Can you humanize a serial killer?

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Monster: The Jeffrey Dahmer story premiered on Wednesday, September 21, 2022, following the life of the infamous murderer and cannibal Jeffrey Dahmer. The third episode of the show was arguably the best story and performance from Evan Peters thus far after the first two episodes aptly set things up for the future.

Doin’ a Dahmer, the third episode of the mini-series, was almost entirely set when Dahmer was 17 to 18 years old – the most critical period in both his life and journey as a serial killer. There are still several episodes left in the series, and it will be a long time before the story concludes, but this episode was the beginning that this story deserved, and it excelled in almost every way.

Read on for a detailed review of Monster: The Jeffrey Dahmer Story episode 3.


Monster: The Jeffrey Dahmer Story episode 3 review: A lesson in origin stories

If any show or film could provide the ideal way to depict an origin story, this is a glistening example of what works and what does not. Though there have been plenty of films and shows that have mastered the art of depicting the moral corruption of a character, what this episode excels in is the subtle nuances in the depiction.

The episode’s opening sequence takes place before Jeffrey Dahmer was born and pinpoints a specific cause that could lead to the young killer becoming mentally ill (to some extent, at least). The portrayal of the adolescent Jeffrey, on the other hand, captures the audience’s attention with grace.

His first oddity occurs during a fishing trip with his father, when the latter rips open a fish. These minor details help to explain how Jeffrey’s mind works and how he perceives the world around him.

Jeffrey is not a particularly unpopular or bullied guy, He is just different. His family, on the other hand, is far from normal. He is frequently seen engaging in acts of self-gratification and perversion, possibly to divert his attention away from the raging storm inside his house. His fascination with organs and creatures is also emphasised repeatedly.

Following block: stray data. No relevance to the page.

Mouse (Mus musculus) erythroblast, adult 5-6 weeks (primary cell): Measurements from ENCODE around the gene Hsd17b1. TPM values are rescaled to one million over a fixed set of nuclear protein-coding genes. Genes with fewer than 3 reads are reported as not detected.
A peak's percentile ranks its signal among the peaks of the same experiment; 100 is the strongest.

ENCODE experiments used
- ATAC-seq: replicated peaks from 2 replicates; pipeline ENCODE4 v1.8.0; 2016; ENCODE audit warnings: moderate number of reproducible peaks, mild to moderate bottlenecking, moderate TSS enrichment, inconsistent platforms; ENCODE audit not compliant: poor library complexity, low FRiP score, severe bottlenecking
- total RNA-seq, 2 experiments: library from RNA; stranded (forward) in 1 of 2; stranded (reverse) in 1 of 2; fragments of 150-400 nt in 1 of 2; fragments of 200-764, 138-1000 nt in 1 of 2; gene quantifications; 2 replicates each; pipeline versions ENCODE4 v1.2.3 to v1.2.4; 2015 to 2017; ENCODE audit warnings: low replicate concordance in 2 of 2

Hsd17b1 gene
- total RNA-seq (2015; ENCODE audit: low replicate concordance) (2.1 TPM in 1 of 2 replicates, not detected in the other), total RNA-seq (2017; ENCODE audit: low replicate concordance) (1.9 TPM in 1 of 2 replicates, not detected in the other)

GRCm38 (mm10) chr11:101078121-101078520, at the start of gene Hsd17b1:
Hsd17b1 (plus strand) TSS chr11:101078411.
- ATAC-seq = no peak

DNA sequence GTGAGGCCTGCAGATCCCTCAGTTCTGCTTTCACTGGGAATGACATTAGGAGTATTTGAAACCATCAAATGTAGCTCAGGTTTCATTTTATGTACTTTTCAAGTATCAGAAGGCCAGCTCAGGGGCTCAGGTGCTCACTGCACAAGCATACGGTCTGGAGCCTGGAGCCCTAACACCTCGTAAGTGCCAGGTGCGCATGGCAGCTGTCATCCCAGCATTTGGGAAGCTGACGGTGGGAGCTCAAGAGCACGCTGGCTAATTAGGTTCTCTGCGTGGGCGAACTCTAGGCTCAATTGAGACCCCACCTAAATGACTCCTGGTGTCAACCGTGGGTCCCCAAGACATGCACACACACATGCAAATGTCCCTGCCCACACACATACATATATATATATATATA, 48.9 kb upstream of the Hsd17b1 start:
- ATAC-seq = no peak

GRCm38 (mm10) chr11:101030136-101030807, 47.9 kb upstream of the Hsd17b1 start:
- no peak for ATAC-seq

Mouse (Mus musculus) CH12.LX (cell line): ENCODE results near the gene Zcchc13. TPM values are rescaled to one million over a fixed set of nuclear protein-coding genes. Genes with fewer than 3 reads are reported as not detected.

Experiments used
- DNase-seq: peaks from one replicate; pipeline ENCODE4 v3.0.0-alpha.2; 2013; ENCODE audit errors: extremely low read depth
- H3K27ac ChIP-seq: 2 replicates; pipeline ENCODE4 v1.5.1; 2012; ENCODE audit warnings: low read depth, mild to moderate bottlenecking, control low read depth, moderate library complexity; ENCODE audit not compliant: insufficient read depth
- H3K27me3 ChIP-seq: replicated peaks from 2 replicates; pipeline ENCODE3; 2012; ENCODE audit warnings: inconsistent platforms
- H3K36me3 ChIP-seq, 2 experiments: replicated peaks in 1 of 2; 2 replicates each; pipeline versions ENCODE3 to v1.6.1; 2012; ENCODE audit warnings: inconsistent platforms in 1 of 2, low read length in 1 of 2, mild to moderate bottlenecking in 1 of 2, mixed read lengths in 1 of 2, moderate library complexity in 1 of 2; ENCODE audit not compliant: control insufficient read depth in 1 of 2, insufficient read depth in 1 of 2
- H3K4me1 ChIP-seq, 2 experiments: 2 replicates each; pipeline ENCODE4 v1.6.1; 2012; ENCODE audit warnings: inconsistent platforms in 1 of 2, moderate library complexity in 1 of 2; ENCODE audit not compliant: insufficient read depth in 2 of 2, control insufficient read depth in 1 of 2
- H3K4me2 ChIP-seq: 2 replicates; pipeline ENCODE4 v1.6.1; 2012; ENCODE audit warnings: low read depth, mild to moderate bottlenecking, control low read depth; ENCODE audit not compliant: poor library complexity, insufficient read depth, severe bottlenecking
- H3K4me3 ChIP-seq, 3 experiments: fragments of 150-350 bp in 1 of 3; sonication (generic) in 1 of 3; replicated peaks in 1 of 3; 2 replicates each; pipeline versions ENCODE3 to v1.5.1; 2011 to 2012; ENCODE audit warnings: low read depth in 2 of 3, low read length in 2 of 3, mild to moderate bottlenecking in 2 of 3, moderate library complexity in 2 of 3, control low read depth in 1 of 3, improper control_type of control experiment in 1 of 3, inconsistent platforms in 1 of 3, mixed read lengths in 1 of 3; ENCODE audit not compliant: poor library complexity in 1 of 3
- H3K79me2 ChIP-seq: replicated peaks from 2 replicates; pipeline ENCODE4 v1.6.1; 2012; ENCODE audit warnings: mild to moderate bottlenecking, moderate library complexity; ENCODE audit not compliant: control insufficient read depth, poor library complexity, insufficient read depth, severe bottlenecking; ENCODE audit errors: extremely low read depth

The messy divorce that leaves the 17-year-old Jeffrey Dahmer to fend for himself is what sends him into the great loop. This turbulent period humanises the serial killer to the point where viewers wonder if he is a victim of the circumstances. Evan Peters’ honest and truthful portrayal contributes to this. Jeffrey might have been different, even if problematic, under different circumstances, but those circumstances did not exist.

The episode’s final moments combined every detail to create a brilliant finale in which Jeffrey gets his first taste of blood – his first kill. Though his first murder was unintentional, it provided him with a taste of power and perversion. It was partially motivated by his sexual desire, but the unfulfilled desire exposed him to a new pleasure unlike anything he had ever experienced before, resulting in the monster we know today.

Overall, this was an excellent episode that nailed nearly every aspect of filmmaking while also telling a compelling story.


All the episodes of the show are now streaming on Netflix.







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Author: ntotb

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